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Headword: Τύκος
Adler number: tau,1148
Translated headword: (wedge-shaped) pick or hammer; pick or other stone-working tool
Vetting Status: high
Translation:
A certain tool, with which they cut all around stones and shape them. From this also [comes] the [verb] 'I was hewing and shaping [sc. stone]', standing for I was shaping [sc. by sculpting or polishing], I was cutting. Aristophanes in Birds [writes]:[1] "the krekes[2] were shaping these [stones] with their beaks."
Greek Original:
Τύκος: ἐργαλεῖόν τι, ᾧ τοὺς λίθους περικόπτουσι καὶ ξέουσιν. ἔνθεν καὶ τὸ ἐτύκιζον, ἀντὶ τοῦ ἔξεον, ἔκοπτον. Ἀριστοφάνης Ὄρνισι: τούτους δ' ἐτύκιζον αἱ κρέκες τοῖς ῥύγχεσι.
Notes:
This tool was also spelled τύχος (Hesychius tau1763, cf. LSJ, web address 1; the name was also used for a stone-breaking wedge), and is probably from the same root as τεύχω, τέτυκται , etc. (tau 375, tau 435, tau 1149, cf. τύχη , tau 1232-34). If that is true, it is compelling evidence that this root was used in Greek before Homer's day for the accuracy required in a craftsman for hitting and shaping stone, leather and metal. It would be closely related to Homer's name Tychios for a craftsman making a shield of leather (Iliad 7.220, tau 1238).
For the character and shape of this tool see omicron 647 (ὄρυξ ) and the notes on Pollux 10.147 cited in bibliography.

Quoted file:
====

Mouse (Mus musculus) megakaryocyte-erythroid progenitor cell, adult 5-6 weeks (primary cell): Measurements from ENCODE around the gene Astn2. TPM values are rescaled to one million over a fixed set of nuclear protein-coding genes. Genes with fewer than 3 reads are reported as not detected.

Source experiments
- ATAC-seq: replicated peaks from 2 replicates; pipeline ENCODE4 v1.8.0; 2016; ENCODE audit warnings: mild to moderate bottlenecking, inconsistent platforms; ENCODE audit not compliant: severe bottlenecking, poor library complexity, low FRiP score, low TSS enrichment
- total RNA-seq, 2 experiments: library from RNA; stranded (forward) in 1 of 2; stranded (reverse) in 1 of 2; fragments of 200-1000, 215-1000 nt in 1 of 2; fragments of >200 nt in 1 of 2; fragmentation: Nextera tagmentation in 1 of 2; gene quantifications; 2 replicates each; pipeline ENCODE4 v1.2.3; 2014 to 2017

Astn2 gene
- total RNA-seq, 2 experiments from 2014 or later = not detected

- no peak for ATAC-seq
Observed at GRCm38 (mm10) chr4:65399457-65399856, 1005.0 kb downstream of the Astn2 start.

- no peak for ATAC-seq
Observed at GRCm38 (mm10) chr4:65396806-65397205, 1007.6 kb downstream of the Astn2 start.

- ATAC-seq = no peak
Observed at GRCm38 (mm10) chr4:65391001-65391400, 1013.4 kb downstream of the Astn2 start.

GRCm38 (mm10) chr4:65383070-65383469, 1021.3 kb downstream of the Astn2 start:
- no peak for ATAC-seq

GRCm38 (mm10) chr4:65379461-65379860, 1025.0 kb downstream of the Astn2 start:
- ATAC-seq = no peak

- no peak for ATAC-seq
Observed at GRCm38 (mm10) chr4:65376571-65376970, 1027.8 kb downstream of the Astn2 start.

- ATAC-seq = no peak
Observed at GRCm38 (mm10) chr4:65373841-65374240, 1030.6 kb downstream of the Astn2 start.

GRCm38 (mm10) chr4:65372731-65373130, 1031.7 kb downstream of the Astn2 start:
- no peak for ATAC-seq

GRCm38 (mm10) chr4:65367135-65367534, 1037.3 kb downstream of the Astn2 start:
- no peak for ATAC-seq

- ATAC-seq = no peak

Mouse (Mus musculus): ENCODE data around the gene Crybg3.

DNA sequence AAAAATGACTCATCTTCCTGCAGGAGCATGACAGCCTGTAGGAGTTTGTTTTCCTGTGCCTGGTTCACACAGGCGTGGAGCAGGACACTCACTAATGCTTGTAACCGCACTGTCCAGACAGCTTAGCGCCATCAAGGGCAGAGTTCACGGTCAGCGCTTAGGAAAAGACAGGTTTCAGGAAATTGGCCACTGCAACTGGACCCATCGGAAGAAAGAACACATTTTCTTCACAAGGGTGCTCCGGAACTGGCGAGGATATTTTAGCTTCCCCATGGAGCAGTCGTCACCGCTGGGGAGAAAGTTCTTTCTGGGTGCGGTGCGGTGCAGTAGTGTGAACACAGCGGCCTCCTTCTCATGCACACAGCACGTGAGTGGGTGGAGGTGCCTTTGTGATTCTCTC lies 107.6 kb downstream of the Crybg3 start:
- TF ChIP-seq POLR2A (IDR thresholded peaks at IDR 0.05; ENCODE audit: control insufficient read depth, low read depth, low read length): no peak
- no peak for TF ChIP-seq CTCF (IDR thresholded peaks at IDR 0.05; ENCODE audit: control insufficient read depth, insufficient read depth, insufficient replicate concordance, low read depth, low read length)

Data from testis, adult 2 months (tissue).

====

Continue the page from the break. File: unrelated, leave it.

[1] Aristophanes, Birds 1138 (web address 2), in the description of building the birds' city. The stones worked by the birds in question (water-rails? See next note) had been brought from Africa by the cranes.
[2] Evidently a large and powerful species of bird but unidentifiable. See the discussion in Dunbar ad loc. (p.598).
References:
Aristophanes, Birds, edited with introduction and commentary by Nan Dunbar (Oxford 1995).
Pollux, Julius, Onomasticon, ed. J.H. Lederlinus & T. Hemsterhuis, with notes by G. Jungermann, J. Kühn et al. (Amsterdam, 1706) vol 2, p.1331 notes 80, defending at length the emendation by Salmasius of τείχει to τύκοι at 10.31.147.
Associated internet addresses:
Web address 1,
Web address 2
Keywords: art history; comedy; daily life; definition; dialects, grammar, and etymology; epic; science and technology; zoology
Translated by: Robert Dyer on 16 May 2003@09:46:11.
Vetted by:
David Whitehead (augmented note and keywords; cosmetics) on 18 May 2003@06:11:34.
Robert Dyer (added x-ref and refs to Pollux) on 28 May 2003@06:27:54.
David Whitehead (my previous vetting should read: modified note 2 and corresponding translation) on 10 June 2003@03:45:05.
David Whitehead on 16 January 2014@06:01:04.

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